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Nottingham Trent University

Design for Film and Television

UCAS Code: W280

Bachelor of Arts (with Honours) - BA (Hons)

Entry requirements


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Attend an interview

Present a portfolio

About this course


Course option

3years

Full-time | 2019

Subject

Stage design

The UK film and television industry is a global success, second to none. If you have a dream of being part of future productions like Star Wars or Peaky Blinders, this is the degree for you.

This exciting design for performance degree explores the total process of production design and art direction for film and television. Created in close collaboration with the film and television industry, this course will prepare you for a successful career as a production designer, art director or other art department role.

Learn a wide range of art department skills including set design, visualisation, draughting, industry-standard software use, small props creation and scale model making.

In your final year, you’ll showcase your work at our Degree Show in Nottingham, with the opportunity to exhibit at a national or international show. Through our academic connections, you may also be selected to exhibit your work at high-profile industry venues such as Shepperton Studios and Pinewood Studios.

This is a very popular course – 100% of design for film and television students would recommend studying at NTU (National Student Survey 2018).

This course has also been awarded the ScreenSkills Tick, demonstrating our genuine industry-level training and connections.

**Assessment**

Assessment is 100% through coursework. You will receive feedback throughout each module and will be awarded a grade.

**Employability**

This course has an excellent graduate employment rate, with 95% of graduates in employment or further study within six months (DLHE survey 2016/17).

Our graduates go on to work in roles such as production designer, art director, art department assistant, model maker, draughtsperson, graphic designer, concept /storyboard artist and set dresser. Recent graduate destinations include Vanity Fair, Electric Dreams, Victoria, Britannia, Fantastic Beasts and Where to Find Them, The Legend of Tarzan and Miss Peregrine’s Home for Peculiar Children.

Modules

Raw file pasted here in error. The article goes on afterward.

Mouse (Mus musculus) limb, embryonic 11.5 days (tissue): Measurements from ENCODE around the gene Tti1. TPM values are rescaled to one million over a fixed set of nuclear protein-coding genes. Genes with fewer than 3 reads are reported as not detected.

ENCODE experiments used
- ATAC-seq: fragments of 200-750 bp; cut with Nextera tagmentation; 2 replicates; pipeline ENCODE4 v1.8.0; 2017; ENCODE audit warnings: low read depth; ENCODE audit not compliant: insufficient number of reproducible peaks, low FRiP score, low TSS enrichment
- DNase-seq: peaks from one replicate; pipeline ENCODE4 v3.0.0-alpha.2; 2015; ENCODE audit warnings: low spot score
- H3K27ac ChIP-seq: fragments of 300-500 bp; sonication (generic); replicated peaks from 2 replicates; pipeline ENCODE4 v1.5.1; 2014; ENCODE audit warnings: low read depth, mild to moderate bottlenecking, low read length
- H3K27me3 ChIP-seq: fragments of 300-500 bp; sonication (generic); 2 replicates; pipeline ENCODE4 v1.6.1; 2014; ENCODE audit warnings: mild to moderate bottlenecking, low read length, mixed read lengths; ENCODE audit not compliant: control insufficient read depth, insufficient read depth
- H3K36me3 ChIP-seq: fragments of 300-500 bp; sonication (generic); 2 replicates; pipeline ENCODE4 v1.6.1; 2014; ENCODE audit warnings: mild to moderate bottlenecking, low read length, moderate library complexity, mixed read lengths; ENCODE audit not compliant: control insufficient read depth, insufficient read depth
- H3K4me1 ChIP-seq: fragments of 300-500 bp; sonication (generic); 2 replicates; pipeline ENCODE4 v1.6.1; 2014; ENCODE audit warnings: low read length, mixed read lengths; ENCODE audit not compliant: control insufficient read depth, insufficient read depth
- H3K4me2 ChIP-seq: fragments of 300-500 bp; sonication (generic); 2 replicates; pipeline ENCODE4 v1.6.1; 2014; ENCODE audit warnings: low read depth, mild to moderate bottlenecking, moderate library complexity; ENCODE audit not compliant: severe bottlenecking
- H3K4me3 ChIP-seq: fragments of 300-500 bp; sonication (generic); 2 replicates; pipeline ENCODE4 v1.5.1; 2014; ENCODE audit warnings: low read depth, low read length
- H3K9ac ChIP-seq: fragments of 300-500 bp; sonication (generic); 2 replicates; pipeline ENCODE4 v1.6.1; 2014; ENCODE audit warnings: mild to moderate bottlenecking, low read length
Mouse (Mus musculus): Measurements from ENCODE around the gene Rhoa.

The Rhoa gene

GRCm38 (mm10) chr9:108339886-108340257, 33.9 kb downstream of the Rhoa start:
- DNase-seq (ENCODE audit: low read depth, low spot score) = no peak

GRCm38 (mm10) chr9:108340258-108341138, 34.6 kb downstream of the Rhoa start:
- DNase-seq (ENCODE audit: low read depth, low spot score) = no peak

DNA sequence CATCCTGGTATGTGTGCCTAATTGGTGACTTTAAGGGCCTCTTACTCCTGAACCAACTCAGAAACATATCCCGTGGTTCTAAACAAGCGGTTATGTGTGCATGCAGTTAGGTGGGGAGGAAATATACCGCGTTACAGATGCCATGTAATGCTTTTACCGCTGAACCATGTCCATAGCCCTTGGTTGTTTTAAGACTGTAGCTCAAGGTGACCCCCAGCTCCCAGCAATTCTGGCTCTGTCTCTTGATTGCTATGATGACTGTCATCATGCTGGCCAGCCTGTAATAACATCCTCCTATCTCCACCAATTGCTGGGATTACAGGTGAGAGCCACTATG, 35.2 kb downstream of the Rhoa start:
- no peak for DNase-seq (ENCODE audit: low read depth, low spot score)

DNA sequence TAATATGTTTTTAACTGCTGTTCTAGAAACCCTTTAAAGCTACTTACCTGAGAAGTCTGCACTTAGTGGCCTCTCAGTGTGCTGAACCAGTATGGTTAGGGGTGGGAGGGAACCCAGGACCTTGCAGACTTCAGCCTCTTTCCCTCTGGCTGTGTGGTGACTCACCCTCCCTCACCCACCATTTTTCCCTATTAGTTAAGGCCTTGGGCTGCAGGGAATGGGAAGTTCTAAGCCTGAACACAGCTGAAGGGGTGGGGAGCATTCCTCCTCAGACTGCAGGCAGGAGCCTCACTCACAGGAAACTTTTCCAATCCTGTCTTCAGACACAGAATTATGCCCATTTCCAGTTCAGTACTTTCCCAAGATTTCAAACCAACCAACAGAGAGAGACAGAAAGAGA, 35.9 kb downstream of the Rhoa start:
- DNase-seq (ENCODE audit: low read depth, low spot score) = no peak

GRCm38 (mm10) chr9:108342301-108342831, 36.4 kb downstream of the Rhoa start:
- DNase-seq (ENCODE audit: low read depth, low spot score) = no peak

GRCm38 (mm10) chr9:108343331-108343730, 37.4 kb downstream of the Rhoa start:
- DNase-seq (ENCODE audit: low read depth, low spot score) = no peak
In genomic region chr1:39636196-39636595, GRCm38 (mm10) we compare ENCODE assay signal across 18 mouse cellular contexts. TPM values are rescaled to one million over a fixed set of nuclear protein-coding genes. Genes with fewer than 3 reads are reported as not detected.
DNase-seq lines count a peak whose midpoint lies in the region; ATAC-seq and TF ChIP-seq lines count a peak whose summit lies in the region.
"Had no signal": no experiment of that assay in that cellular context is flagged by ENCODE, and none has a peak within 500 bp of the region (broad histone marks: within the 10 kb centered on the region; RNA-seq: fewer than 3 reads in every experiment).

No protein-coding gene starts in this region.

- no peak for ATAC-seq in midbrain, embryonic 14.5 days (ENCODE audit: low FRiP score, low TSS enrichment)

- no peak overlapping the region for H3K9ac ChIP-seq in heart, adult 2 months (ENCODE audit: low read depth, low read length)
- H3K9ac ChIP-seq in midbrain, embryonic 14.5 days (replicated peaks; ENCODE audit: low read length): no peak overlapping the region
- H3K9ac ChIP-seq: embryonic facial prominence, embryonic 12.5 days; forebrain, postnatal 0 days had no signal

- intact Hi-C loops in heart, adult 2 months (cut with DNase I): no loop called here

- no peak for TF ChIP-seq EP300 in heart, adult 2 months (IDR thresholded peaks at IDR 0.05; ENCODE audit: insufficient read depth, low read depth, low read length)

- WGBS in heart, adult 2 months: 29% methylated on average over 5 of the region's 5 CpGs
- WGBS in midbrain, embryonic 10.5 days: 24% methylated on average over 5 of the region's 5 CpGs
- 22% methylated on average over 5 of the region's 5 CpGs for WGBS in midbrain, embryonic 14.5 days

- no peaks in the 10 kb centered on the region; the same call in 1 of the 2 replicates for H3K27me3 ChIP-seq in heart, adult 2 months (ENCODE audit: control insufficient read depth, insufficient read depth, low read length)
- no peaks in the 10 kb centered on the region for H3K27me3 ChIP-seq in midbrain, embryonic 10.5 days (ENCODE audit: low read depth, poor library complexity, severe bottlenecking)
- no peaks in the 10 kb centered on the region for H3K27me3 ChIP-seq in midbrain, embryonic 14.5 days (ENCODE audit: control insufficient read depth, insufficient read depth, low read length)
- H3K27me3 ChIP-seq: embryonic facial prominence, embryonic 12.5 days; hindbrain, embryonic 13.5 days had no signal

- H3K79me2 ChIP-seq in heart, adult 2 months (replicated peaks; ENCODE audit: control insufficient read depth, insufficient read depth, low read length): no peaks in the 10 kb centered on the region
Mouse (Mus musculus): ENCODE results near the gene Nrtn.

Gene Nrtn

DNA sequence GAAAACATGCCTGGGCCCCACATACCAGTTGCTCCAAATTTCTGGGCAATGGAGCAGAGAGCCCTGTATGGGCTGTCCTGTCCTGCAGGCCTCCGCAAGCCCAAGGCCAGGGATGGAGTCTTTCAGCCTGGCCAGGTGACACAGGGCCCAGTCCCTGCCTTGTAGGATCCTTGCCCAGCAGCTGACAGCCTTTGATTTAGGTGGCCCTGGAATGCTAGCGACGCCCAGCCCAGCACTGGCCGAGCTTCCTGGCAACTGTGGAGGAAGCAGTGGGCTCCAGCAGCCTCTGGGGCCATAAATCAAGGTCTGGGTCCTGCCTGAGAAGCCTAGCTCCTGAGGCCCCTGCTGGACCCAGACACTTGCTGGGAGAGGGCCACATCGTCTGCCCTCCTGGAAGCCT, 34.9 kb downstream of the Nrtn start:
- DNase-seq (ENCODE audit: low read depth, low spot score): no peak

[Year One] • Introduction to Design for Film and Television (100 credit points) You’ll be introduced to production design practices and vocabulary within film and television. Complete a range of challenging, real-situation-based design projects that will allow you to develop skills and understanding in illustration and visualisation, model making, lighting, storyboarding, technical drawing, life drawing, key computer software, working from script, and location scouting and surveying. You’ll also start to assemble a portfolio and a professional practice journal. • Contextual Studies 1 (20 credit points) Develop your skills in researching and analysing visual material in the context of film and television. Negotiate a topic related to film and television that you’ll present to your fellow students at the start of the module. By the end, you’ll have developed this into a 2,500 word illustrated essay. [Year Two] • Exploring Design for Film and Television (100 credit points) Further develop the skills gained in Year One through a range of design projects. These will cover designs for period-accurate props, light entertainment, close-up design detail, promotional music videos, and working from a script. Build your professional portfolio and continue to develop your professional practice journal from Year One. • Contextual Studies 2 (20 credit points) Explore and experiment with: the analysis of moving image texts; techniques or sociological factors influencing production, genres or practitioners; critical approaches to the study of the moving image; and the history and future of film and television. Research a personal topic that you’ll present to your fellow students at the start of the module and develop into a 3,500-word illustrated essay by the end. [Final Year] • Design for Film and Television: Exposition (120 credit points) Demonstrate skills, competencies, and an understanding of film and television industry production design practice to a professional level. Equip yourself with a final professional portfolio, CV, and personal marketing materials. Complete a short film design project, two personal negotiated projects (to demonstrate a range of genres), a written dissertation of 5,000 words, and a professional practice journal. You’ll also exhibit your work in a final year Degree Show – a great opportunity for you to invite your industry contacts to view your work.